In this section we consider a standard discrete poset whose covering graph is a rooted tree. Aside from the many applications of rooted trees, this is one of the few classes of posets for which explicit computations are possible.
The root is the minimum element. When , there is a unique path from to and we let denote the distance from to . We abbreviate by . Let denote the children of , and more generally let for and . Thus, and partitions . When , we write instead of .
The only trees that correspond to positive semigroups are those for which has the same cardinality for every . In this case, the poset is isomorphic to the free semigroup on a countable alphabet, with concatenation as the semigroup operation .
5.1. Upper Probability Functions
Let be a random variable with values in having PDF and UPF . Then In particular, uniquely determines . Moreover, we can characterize upper probability functions.
Proposition 5.1. Suppose that . Then is the UPF of a distribution on if and only if(1),(2) for every ,(3) as .
Proof. Suppose first that is the UPF of a random variable taking values in . Then trivially , and, by (5.4),
Next, if and only if for some . Moreover the events are disjoint over . Thus
But by local finiteness, the random variable (taking values in ) has a proper (nondefective) distribution, so as .
Conversely, suppose that satisfies conditions (1.7)–(1.15). Define on by Then for by (1.12). Suppose that and let . Then since and since the sum collapses. But Thus letting in (5.8), we have Letting in (5.10) gives so is a PDF on . Another application of (5.10) then shows that is the UPF of .
Note that is a lower semilattice. Hence if and are independent random variables with values in , with UPFs and , respectively, then has UPF .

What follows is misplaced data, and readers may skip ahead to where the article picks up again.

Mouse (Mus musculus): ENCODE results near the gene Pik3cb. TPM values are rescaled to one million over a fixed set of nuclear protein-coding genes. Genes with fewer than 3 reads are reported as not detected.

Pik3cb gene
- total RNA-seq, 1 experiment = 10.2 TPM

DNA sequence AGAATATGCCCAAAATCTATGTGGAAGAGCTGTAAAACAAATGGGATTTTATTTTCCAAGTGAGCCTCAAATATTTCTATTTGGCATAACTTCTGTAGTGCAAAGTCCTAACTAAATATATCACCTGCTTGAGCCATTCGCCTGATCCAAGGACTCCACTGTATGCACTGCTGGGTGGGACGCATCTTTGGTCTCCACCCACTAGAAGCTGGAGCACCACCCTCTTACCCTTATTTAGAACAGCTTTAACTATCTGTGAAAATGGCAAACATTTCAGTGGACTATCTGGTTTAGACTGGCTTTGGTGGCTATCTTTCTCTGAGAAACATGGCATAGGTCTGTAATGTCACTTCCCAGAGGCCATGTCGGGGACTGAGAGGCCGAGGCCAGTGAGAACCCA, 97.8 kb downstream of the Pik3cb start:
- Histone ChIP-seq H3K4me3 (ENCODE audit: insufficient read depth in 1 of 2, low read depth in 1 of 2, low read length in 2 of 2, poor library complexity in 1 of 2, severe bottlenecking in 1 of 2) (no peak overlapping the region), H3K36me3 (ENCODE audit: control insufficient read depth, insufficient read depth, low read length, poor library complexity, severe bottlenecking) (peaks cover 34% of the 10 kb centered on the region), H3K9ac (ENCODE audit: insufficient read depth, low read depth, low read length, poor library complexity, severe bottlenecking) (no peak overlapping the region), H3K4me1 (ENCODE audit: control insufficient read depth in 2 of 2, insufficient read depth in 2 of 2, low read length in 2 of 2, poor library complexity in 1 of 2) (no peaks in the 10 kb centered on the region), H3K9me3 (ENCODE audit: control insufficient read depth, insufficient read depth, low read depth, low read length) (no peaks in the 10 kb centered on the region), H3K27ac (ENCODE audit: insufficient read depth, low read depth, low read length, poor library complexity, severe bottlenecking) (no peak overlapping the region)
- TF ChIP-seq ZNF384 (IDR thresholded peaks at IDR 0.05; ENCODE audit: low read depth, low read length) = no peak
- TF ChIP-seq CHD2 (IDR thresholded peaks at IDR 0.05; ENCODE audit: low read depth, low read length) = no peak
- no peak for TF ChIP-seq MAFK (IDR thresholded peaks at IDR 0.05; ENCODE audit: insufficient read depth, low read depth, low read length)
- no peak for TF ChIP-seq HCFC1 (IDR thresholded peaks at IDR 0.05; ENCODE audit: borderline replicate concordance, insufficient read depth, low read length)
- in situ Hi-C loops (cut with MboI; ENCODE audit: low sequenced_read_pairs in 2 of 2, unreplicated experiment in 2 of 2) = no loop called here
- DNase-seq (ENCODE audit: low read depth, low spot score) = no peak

Proposition 5.2. Suppose that satisfies and For , define by . Then is an UPF on .
Note that is not itself an UPF, unless the tree is a path, since properties and in Proposition 5.1 will fail in general. Thus, even when is an UPF, we cannot view simply as the product of two UPFs in general. However, we can give a probabilistic interpretation of the construction in Proposition 5.2 in this case. Thus, suppose that is a random variable taking values in with UPF and PDF . Moreover, suppose that each edge in the tree , independently of the other edges, is either working with probability or failed with probability . Define by
Corollary 5.3. Random variable has UPF given in Proposition 5.2.
Proof. If and , then if and only if the path from to is working. Hence for and . So conditioning on gives
5.2. Rate Functions
Next we are interested in characterizing rate functions of distributions that have support . If is such a function, then, from Proposition 2.5, and if and only if is a leaf. Moreover, if is the UPF, then and Conversely, these conditions give a recursive procedure for constructing an UPF corresponding to a given rate function. Specifically, suppose that and that for every leaf . First, we define . Then if has been defined for some and is not a leaf, then we define for arbitrarily, subject only to the requirement that and that (5.16) holds. Note that satisfies the first two conditions in Proposition 5.1. Hence if satisfies the third condition, then is the UPF of a distribution with support and with the given rate function . The following proposition gives a simple sufficient condition.